Prostate cancer: New developments in pathogenesis and prognostic repercussions

  • Bora Gürel

Bull Urooncol 2013;12(4):279-284

Prostatic adenocarcinomas are especially prevalent in the Western nations and the fact that few standardized tests exist that can be of help to the clinician in deciding to commit a patient with a newly-diagnosed low grade prostate adenocarcinoma to either an active surveillance modality or a radical prostatectomy has caused an over reliance on radical treatments, therefore increasing both patient morbidity and economic burden.

The application of ever more sophisticated molecular techniques in the field of prostate cancer pathogenesis has resulted in the discovery of many new targets that could be of utility in the diagnosis, treatment and post-treatment follow-up of prostate tumors. Unfortunately, few of these discoveries are yet of sufficient maturity to be useful in a clinical setting. There is a current need to adapt these findings to new clinical tests useful in especially deciding between active surveillance and radical treatment.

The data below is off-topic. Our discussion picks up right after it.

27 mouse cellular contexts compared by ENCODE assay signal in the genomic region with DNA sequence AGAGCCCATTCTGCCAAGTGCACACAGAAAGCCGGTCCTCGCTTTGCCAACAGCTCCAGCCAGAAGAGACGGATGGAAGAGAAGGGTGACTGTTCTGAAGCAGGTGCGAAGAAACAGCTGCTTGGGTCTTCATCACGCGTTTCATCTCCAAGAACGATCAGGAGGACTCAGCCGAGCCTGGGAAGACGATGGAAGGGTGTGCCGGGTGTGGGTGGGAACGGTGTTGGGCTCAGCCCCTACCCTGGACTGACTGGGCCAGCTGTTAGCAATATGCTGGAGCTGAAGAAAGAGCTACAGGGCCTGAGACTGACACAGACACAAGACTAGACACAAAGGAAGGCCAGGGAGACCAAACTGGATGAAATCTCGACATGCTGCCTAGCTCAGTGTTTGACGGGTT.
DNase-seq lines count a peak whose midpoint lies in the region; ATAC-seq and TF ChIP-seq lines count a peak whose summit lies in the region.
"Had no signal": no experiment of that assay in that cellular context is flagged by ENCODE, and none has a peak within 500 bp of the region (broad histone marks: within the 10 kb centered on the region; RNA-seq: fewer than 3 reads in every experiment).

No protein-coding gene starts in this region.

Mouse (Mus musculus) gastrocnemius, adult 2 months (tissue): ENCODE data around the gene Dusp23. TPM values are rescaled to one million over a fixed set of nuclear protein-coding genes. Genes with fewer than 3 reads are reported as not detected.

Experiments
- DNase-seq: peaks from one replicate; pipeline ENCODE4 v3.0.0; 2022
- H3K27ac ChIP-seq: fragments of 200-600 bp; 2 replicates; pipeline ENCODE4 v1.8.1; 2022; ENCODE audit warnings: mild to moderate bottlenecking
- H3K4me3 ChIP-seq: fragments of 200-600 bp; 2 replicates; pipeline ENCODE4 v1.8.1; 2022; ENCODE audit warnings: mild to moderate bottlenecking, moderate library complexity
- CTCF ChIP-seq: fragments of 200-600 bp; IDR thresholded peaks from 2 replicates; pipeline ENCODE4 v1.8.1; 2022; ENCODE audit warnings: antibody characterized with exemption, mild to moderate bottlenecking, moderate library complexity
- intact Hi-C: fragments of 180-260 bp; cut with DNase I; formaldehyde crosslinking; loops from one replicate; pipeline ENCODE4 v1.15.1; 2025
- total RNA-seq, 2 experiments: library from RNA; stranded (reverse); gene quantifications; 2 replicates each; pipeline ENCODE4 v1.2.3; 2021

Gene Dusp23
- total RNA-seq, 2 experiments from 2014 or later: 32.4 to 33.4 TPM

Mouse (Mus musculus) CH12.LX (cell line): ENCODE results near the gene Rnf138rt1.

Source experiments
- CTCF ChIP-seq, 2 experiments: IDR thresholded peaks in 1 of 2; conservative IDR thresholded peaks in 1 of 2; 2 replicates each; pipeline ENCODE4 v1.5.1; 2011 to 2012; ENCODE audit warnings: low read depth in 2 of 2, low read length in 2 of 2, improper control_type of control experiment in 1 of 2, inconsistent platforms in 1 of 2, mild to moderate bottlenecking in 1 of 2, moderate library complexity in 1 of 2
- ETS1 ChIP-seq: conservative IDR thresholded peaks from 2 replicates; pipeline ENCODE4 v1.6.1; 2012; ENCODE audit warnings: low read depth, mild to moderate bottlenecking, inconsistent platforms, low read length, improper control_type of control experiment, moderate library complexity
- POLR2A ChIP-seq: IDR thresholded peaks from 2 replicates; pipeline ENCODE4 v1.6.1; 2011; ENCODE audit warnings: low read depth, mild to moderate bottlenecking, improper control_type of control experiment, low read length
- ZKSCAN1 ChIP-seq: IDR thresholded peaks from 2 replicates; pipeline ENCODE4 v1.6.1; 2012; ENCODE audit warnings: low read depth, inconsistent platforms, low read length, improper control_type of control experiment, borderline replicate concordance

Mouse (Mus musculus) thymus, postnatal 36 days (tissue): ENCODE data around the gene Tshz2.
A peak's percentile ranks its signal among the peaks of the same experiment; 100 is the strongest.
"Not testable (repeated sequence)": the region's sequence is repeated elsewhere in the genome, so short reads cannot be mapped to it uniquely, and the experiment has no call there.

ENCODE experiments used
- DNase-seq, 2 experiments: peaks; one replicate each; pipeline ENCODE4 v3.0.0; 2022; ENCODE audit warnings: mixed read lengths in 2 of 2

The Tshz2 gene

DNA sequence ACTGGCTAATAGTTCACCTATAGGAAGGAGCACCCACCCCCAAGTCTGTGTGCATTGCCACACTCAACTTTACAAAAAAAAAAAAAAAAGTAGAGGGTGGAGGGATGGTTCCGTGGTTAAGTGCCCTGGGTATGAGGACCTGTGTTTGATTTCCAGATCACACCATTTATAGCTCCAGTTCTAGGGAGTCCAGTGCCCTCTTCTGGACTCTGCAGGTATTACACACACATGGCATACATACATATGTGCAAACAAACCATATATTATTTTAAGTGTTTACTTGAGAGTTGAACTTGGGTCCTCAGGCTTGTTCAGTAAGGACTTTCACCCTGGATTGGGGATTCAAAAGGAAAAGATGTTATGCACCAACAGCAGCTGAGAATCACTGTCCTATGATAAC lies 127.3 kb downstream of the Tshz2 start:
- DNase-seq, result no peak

The purpose of this review is to familiarize the practicing urologist and pathologists regarding recent developments in the field of prostate cancer pathogenesis, and to comment on a number of up-and-coming molecular targets, genetic changes and test modalities that can be of use in the management of prostate cancer.

Keywords: prostate cancer, molecular pathology, prognosis